George Wright and the Plateau Indian War
Donald L. Cutler ’76
University of Oklahoma Press: 2016
Questions about the viciousness of Col. George Wright’s month-long war against Indian tribes of the Upper Columbia Plateau typically are filtered through a lens of historical and cultural context.
The cruelty of Wright’s tactics during the Plateau Indian War of 1858 are undeniable. He hanged 16 Indians, including some who had surrendered after being told their lives would be spared. He ordered the slaughter of more than 700 horses and other Indian livestock captured near Spokane. Villages and food supplies were raided and destroyed.
Yet any trepidation over Wright’s depiction as a frontier hero or the devastation of his military campaign—essentially a prelude to the fiery Sherman’s March across the Confederate South six years later—often have been explained away as simply circumstances of a different era.
Cutler peels away those simplistic filters to explore deeper issues surrounding Wright’s legacy and the faltering narrative that built it. Through meticulous research and careful review of the violence on both sides leading up to the 1858 war, Cutler takes readers on a journey through the events that shaped Wright’s military career along with the region’s turbulent political landscape at the time.
A retired banker, Cutler now is an independent historian of the Columbia Plateau and the Pacific Northwest. His book candidly recounts the brutality of Wright’s tactics, including the hanging of Indian detainees in front of their families. But he stops just short of calling Wright a war criminal, largely on technical grounds but also because it’s clear the colonel was under unmistakable orders from Washington, D.C., to punish tribes for previous attacks on miners, settlers, and military units while also forcing their compliance with unpopular treaties.
Either way, though, controversy has dogged Wright’s legacy. As greater understanding of his tactics spread, the heroic narrative grew even more elaborate, with early historians and others depicting Wright’s army of 700 soldiers as vastly outnumbered underdogs, even though they were better armed and likely faced an Indian force of roughly similar size.
These are the kinds of dichotomies where Cutler puts his greatest focus.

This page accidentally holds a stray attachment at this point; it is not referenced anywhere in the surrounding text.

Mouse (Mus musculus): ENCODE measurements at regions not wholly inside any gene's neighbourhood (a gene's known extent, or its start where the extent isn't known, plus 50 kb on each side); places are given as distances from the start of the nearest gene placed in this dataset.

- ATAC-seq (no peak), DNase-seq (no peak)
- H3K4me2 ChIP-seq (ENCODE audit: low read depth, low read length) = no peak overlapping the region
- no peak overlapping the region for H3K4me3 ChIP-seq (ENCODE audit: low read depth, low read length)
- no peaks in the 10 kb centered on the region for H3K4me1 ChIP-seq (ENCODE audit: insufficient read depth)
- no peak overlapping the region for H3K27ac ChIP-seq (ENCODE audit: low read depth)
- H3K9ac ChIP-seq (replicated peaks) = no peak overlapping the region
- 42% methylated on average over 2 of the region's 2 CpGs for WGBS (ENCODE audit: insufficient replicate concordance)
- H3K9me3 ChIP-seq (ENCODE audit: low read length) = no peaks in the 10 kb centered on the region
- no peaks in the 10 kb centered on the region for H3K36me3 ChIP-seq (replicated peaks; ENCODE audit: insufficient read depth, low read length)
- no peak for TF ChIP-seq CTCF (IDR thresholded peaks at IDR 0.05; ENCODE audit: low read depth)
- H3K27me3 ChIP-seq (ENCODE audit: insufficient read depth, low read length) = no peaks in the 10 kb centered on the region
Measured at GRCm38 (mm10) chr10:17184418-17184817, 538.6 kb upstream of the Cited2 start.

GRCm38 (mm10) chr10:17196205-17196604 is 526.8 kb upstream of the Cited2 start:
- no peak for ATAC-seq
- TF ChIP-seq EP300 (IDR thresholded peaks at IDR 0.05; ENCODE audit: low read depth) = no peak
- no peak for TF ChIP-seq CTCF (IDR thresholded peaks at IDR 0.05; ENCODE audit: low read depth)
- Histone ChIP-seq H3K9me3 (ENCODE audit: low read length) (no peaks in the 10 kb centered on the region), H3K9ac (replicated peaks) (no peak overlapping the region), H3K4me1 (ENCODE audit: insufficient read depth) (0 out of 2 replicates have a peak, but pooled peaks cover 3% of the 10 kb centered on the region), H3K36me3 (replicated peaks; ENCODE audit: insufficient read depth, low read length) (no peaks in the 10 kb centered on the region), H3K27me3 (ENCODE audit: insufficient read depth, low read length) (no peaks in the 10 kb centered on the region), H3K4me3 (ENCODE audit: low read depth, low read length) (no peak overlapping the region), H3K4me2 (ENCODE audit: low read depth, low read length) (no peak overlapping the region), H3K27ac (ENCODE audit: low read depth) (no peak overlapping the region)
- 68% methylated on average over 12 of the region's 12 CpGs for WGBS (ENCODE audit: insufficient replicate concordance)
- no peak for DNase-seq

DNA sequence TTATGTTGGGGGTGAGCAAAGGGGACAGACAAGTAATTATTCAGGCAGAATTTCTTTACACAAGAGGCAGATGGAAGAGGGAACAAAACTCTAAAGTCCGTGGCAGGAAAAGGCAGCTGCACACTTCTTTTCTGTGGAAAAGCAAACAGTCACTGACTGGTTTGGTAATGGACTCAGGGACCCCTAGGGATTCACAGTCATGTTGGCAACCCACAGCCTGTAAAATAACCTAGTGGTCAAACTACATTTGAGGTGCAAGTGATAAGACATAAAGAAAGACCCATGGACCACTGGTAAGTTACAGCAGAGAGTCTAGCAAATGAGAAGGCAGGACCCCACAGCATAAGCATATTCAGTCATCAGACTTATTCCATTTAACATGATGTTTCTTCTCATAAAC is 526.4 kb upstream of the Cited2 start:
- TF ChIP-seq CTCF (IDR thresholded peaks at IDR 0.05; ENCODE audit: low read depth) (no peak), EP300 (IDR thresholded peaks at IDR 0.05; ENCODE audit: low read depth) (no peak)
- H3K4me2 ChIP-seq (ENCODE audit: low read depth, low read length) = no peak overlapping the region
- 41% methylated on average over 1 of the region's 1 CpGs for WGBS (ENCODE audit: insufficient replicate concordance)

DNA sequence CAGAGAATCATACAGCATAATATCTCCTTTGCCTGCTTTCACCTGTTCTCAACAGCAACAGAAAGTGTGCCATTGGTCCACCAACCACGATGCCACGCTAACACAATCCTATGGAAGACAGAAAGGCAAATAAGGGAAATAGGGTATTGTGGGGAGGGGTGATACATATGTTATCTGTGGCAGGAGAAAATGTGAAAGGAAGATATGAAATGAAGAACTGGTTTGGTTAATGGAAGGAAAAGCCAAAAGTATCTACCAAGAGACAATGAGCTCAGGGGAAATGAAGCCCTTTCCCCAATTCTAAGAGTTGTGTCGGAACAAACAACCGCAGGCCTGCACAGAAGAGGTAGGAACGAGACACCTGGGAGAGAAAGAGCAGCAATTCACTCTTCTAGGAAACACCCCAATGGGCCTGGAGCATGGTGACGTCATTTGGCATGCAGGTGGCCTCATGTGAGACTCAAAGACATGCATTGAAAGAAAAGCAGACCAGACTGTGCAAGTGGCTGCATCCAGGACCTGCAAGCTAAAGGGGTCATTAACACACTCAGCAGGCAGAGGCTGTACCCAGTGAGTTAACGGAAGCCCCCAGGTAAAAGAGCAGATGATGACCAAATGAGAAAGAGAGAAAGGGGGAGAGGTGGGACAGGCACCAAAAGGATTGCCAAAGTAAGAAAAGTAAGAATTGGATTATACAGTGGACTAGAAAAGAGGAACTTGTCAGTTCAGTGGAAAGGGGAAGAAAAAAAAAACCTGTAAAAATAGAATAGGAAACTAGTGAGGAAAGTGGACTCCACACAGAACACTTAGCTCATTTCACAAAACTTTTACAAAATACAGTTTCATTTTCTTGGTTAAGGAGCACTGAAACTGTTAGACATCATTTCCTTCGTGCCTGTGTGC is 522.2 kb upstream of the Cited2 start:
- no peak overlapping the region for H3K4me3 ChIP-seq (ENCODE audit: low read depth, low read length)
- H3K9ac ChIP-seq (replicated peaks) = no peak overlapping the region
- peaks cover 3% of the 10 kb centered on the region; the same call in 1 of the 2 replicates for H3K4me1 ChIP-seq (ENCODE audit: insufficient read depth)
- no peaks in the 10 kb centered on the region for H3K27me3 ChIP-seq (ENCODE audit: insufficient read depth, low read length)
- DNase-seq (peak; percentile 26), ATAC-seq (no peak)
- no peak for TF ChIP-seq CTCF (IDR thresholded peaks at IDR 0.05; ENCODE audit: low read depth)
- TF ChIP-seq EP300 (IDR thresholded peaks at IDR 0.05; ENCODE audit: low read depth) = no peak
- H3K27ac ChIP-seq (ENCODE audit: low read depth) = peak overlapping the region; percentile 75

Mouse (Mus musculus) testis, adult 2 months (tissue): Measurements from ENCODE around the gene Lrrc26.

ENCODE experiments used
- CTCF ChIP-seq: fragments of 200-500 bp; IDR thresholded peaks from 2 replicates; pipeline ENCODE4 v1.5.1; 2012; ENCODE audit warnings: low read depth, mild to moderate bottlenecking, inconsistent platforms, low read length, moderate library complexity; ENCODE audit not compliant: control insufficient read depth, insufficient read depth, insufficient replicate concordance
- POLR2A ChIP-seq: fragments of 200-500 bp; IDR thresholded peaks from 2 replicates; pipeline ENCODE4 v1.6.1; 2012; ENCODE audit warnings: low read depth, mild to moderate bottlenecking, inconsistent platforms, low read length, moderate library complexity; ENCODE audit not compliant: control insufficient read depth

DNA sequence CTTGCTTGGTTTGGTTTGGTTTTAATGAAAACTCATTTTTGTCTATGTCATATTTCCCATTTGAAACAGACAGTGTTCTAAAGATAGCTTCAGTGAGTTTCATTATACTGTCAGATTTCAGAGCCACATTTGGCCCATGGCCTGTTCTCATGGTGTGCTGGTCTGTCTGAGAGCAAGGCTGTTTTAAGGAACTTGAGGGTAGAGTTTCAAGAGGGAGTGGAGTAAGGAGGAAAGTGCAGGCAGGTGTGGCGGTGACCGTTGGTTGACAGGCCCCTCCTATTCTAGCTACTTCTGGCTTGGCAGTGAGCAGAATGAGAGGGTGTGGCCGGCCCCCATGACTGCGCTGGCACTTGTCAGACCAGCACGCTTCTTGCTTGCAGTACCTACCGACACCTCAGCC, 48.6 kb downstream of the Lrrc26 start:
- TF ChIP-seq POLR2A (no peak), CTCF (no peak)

“The depth of passion that accompanies some stories of Wright’s actions perhaps indicates a defensiveness that compensates for an unwillingness to admit that U.S. western expansion came at a high human price,” Cutler writes.
Wright was a veteran of the Seminole Indian wars and, perhaps surprisingly, had been among a handful of U.S. military officers suggesting that settlers in the Pacific Northwest bore some of the blame for worsening relations with the region’s Native American tribes. Politically, he was at odds with territorial governor Isaac Stevens, who, in addition to negotiating treaties with the tribes, was serving as a consultant for railroads wanting more land for new train lines.
Growing numbers of settlers moving into the Inland Northwest had created tension with tribes and the treaties that had been negotiated were still awaiting congressional approval.
But in the spring of 1858, following a series of violent clashes between some tribes and settlers, a combined force of about 1,200 warriors from the Coeur d’Alene, Palouse, and Spokane tribes attacked a U.S. military force under the command of Col. Edward Steptoe near what is now Rosalia. Humiliated by the defeat, and under pressure from settlers calling for protection against Indian raids on their farms and cattle, the federal government ordered Wright to muster an army, avenge the attack, and force tribal compliance with the treaties.
Wright’s strategy, built on his training at West Point, was to strike such fear in the Indian population through cruelty, brutality, and destruction that they would beg for peace.
Armed with superior weapons and military training, Wright’s tactics achieved his goal but with devastating consequences for the Native population—not just the warriors who chose violence.
Cutler suggests Wright was neither a war criminal nor a hero.
“If we look at George Wright as a human being having the ability to make choices, he becomes more real—even if the choices he made created unnecessary pain and trauma,” Cutler writes. “He was not a hero and at times he was cruel; he was a man created by a culture that valued conquest.”